A 20 g dried sample from the reaction above was mixed with 80 g of ethyl acetate and, after addition of glass beads (2 mm diameter, 100 g), was shaken in a metal can in a Scandex paint shaker for 4 hours. The average particle size of the dispersion, determined by light scattering (UPA) was 370 nm. The dispersion of modified R330 in ethyl acetate was let down with an ethyl acetate solution of polyester toner polymer FINE-TONE T-6694 (commercially available from Reichhold). The let down formulation was coated on a glass slide and dried at 60° C. The resulting polyester film contained 0.5% of modified Regal 330 carbon black. Optical image of this film (FIG. 2) shows no carbon black agglomerates and excellent compatibility of black pigment with the polyester resin.

Example 3

Preparation of Modified Carbon Black 3 (R660 pelletized with styrene acrylic): Regal 660 carbon black having adsorbed styrene acrylic polymer was prepared by spraying styrene acrylic aqueous emulsion Lucidene 361 (commercially available from Rohm & Haas). A 50 g sample of Lucidene 361 was diluted with 204 g of DI water and slowly sprayed in a batch pelletizer over 500 g sample of Regal 660 carbon black. Mixing in a pelletizer continued for 30 min after end of emulsion addition. Carbon black was dried at 85° C. for 12 hours.

A 1.1 g sample of modified Regal 660 was mixed with 44.3 g of poly(styrene-co-butyl acrylate) toner polymer B1548 (manufactured by Image Polymers). The mixture was added to a Brabender Sigma blade mixer, which was preheated to 160° C. The composite was mixed for 30 min at 60 RPM. Film from the polymer dispersion was pressed in a Carver press preheated to 175° C. at 2500 psi for 5 minutes between Mylar sheets. Small pieces (˜1 mg) of film were arranged between microscope slides kept together with binder clips and placed in a 200° C. oven overnight. An optical microscopy picture of the dispersion containing the polymer modified Regal 660 is shown in FIG. 4. One can see that the quality of the dispersion is significantly better than for non-modified R660 shown on FIG. 2.

Example 4

Preparation of Modified Carbon Black 3 (R330 with Joncryl 611) dispersion in EtOAc, let down with toner polymer Films: Regal 330 carbon black having adsorbed styrene acrylic resin was prepared by dispersing carbon black in ethyl acetate with Joncryl 611 resin (commercially available from Johnson polymers). A 20 g sample of R330 was mixed with log of Joncryl 611 resin and 70 g of Ethyl Acetate in a metal can. Glass beads (2 mm diameter, 100 g) were added and the can was put in a Skandex paint shaker for 4 hours. Average particle size of the resulting dispersion measured by light scattering (UPA) was 223 nm. Dispersion of R330 (mill base) was let down with an ethyl acetate solution of polyester toner polymer FINE-TONE T-6694 (commercially available from Reichhold). The let down formulation was coated on a glass slide and dried at 60° C. The resulting polyester film contained 1% of Regal 330 carbon black. An optical microscopy image of this film (FIG. 4) showed no carbon black agglomerates and excellent compatibility of the black pigment with the polyester resin.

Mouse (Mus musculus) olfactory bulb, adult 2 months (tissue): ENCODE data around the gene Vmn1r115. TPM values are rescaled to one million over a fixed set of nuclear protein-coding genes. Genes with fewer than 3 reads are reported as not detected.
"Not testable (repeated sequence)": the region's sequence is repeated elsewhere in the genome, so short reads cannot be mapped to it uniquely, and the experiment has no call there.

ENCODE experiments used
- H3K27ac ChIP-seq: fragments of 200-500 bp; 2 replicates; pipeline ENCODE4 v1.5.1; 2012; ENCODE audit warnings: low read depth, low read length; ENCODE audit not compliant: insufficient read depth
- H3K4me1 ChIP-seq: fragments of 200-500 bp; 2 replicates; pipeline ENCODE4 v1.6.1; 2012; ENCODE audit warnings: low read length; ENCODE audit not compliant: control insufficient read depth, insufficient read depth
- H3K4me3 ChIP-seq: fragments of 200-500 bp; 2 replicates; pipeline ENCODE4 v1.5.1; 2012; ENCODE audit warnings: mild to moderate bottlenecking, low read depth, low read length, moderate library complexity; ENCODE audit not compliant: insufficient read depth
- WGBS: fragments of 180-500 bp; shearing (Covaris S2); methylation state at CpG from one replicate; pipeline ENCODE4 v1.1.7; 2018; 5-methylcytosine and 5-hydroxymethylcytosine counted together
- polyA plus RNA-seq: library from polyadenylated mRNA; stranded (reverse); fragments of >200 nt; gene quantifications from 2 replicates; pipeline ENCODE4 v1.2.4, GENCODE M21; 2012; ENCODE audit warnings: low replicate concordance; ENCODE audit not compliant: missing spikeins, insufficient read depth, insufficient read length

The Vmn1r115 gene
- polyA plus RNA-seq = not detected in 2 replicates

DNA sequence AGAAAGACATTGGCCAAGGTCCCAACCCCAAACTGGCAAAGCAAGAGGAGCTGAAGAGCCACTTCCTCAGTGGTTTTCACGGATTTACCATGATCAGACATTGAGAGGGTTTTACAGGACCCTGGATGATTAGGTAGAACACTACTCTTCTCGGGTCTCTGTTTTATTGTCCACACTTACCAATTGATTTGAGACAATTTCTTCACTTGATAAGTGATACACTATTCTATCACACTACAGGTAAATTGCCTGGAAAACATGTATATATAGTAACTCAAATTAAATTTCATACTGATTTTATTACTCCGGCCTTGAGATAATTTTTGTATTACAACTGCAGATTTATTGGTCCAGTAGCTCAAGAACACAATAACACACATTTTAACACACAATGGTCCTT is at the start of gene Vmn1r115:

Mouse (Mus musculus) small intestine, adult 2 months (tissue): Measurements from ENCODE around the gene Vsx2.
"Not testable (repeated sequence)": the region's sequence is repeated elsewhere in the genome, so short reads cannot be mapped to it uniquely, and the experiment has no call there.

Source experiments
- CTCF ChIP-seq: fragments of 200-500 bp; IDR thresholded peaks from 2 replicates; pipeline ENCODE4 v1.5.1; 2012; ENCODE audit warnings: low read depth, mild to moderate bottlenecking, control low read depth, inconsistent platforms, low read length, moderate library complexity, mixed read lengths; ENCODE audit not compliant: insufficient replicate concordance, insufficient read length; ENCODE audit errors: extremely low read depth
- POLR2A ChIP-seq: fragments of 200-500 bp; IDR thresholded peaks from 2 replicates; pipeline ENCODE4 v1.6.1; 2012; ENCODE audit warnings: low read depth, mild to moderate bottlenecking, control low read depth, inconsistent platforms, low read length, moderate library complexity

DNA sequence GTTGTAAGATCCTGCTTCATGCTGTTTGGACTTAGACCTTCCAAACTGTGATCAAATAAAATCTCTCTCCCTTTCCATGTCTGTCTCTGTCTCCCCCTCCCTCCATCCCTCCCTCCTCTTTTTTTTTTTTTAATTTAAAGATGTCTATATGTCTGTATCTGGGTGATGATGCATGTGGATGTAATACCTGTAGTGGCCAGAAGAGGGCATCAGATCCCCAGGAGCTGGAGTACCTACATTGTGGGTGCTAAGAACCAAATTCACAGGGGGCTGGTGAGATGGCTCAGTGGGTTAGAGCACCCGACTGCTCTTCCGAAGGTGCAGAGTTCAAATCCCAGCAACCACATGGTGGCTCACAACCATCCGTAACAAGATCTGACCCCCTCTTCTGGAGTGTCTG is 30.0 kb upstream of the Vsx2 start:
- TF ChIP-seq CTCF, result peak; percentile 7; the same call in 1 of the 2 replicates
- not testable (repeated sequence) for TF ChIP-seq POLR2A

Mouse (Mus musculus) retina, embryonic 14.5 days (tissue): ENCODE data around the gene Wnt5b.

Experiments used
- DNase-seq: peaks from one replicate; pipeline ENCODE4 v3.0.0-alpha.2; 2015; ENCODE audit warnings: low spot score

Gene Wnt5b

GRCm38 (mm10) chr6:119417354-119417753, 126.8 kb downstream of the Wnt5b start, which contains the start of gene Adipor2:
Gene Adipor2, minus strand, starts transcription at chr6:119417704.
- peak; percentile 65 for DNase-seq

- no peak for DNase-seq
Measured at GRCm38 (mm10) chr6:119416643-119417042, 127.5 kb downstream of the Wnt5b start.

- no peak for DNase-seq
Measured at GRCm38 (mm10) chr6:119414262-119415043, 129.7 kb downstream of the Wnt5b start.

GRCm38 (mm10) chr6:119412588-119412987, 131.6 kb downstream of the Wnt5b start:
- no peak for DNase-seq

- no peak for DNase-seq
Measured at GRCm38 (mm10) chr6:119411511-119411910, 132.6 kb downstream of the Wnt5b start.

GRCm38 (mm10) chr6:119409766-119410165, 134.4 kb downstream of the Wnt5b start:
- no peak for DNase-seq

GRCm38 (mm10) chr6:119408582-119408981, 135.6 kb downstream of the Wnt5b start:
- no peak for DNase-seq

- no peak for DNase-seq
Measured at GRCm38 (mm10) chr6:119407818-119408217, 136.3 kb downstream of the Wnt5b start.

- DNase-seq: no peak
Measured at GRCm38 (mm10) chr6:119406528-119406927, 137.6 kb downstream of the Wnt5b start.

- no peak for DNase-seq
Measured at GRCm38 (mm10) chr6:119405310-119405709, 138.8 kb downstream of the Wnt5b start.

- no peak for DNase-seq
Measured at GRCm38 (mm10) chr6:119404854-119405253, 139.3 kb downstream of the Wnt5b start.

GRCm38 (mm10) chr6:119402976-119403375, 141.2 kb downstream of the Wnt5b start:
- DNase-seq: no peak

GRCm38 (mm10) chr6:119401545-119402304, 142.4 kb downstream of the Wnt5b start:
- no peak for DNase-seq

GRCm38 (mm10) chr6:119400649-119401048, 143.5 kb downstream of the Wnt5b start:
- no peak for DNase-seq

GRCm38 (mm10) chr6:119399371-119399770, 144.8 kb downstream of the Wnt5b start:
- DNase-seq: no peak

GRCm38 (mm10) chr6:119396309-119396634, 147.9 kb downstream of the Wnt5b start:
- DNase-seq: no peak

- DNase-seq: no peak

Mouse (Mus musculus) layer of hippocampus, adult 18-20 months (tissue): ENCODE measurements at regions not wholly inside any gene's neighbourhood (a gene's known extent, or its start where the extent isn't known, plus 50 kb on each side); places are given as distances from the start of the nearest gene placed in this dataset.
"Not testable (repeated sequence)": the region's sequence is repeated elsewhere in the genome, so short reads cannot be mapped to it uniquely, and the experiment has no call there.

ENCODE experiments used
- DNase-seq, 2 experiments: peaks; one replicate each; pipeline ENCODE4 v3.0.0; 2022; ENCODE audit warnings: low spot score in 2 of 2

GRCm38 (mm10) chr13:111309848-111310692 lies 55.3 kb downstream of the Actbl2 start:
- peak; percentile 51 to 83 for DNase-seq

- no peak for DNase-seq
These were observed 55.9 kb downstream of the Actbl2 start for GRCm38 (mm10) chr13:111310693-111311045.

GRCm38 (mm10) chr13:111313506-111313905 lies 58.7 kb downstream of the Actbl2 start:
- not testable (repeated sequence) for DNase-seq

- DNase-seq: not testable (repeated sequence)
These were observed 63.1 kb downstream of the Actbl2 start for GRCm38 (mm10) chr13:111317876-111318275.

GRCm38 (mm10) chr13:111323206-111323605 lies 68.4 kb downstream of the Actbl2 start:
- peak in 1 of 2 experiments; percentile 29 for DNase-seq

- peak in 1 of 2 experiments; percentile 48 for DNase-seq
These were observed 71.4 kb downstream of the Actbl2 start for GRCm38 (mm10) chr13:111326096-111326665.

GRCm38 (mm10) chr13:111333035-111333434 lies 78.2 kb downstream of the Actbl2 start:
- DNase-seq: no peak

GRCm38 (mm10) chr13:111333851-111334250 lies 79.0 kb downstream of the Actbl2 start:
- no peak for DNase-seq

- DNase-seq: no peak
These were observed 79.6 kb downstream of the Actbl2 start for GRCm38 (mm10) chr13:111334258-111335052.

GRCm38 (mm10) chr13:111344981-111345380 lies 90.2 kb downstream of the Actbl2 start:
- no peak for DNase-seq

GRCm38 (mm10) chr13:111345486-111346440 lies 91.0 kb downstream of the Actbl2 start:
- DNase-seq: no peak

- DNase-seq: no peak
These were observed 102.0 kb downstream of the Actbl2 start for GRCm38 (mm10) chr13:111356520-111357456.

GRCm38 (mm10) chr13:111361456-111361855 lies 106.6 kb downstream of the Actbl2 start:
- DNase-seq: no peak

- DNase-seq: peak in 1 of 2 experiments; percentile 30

Example 5

3.0 g Regal 660 was mixed by hand with 60 g of poly(styrene-co-butyl acrylate). The mixture was added to a Brabender Sigma blade mixer which was preheated to 160° C. The composite was mixed for 3 min. Mixing was stopped and the Brabender was allowed to cool down to room temperature. The composite was removed. Three samples were selected from the bulk material. These three samples were cross-sectioned using a diamond microtome, mounted on grids and analyzed by TEM. The composite consists of a polymer matrix and a filler. The filler is a carbon black, namely Regal 660 modified with butyl benzoate. The polymer matrix is poly(styrene-co-butyl acrylate). It is evident that several agglomerates can be observed in the image frame.

Example 6

3.0 g Mogul L was mixed by hand with 60 g of poly(styrene-co-butyl acrylate). The mixture was added to a Brabender Sigma blade mixer which was preheated to 160° C. The composite was mixed for 3 min. Mixing was stopped and the Brabender was allowed to cool down to room temperature. The composite was removed. Three samples were selected from the bulk material. These three samples were cross-sectioned using a diamond microtome, mounted on grids and analyzed by TEM. 13 agglomerates greater than 2 microns are visible.

Applicants specifically incorporate the entire contents of all cited references in this disclosure. Further, when an amount, concentration, or other value or parameter is given as either a range, preferred range, or a list of upper preferable values and lower preferable values, this is to be understood as specifically disclosing all ranges formed from any pair of any upper range limit or preferred value and any lower range limit or preferred value, regardless of whether ranges are separately disclosed. Where a range of numerical values is recited herein, unless otherwise stated, the range is intended to include the endpoints thereof, and all integers and fractions within the range. It is not intended that the scope of the invention be limited to the specific values recited when defining a range.

Other embodiments of the present invention will be apparent to those skilled in the art from consideration of the present specification and practice of the present invention disclosed herein. It is intended that the present specification and examples be considered as exemplary only with a true scope and spirit of the invention being indicated by the following claims and equivalents thereof.